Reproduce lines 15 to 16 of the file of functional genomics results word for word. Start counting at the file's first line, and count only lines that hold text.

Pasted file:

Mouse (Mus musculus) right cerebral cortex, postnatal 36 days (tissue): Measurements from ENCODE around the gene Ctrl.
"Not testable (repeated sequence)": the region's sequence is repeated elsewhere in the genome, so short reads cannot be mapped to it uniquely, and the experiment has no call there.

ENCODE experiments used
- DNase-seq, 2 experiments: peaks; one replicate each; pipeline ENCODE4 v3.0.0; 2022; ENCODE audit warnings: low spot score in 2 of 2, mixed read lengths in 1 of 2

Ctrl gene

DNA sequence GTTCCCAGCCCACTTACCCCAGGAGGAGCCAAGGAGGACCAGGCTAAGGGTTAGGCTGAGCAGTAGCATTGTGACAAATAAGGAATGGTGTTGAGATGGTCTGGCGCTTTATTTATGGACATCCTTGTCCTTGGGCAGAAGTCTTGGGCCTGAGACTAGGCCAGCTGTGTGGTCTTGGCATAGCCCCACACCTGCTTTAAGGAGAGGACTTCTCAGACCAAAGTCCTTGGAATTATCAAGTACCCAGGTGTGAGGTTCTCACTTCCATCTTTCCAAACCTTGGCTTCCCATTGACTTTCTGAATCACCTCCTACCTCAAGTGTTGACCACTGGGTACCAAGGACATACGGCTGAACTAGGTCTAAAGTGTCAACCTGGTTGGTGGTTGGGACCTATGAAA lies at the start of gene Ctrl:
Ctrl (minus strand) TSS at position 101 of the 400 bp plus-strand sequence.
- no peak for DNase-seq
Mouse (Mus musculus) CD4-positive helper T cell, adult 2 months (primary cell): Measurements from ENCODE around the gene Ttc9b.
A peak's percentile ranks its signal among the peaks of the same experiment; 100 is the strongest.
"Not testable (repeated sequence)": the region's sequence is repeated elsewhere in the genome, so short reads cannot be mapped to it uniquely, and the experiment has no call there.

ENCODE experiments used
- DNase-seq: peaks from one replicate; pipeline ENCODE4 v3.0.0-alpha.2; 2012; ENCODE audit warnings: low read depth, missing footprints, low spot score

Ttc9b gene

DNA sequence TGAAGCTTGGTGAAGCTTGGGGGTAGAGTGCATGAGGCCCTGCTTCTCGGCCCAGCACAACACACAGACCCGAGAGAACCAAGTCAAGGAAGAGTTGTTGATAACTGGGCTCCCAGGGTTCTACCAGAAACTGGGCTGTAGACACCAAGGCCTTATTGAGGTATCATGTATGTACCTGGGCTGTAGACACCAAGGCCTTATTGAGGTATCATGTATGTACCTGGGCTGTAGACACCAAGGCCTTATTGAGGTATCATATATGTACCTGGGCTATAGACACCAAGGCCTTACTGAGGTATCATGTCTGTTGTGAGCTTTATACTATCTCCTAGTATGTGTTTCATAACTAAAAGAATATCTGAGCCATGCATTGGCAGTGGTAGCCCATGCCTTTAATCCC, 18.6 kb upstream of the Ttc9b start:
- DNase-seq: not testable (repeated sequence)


DNA sequence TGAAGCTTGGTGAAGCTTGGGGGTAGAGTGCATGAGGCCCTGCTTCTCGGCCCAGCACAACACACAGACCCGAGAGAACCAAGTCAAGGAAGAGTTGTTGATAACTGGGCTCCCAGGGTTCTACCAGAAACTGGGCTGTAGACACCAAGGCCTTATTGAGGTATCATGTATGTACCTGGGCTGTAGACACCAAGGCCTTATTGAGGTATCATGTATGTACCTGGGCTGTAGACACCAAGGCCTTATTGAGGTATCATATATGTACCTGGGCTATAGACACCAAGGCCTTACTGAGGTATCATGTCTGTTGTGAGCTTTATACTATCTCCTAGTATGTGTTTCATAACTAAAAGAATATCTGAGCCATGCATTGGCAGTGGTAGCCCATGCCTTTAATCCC, 18.6 kb upstream of the Ttc9b start:
- DNase-seq: not testable (repeated sequence)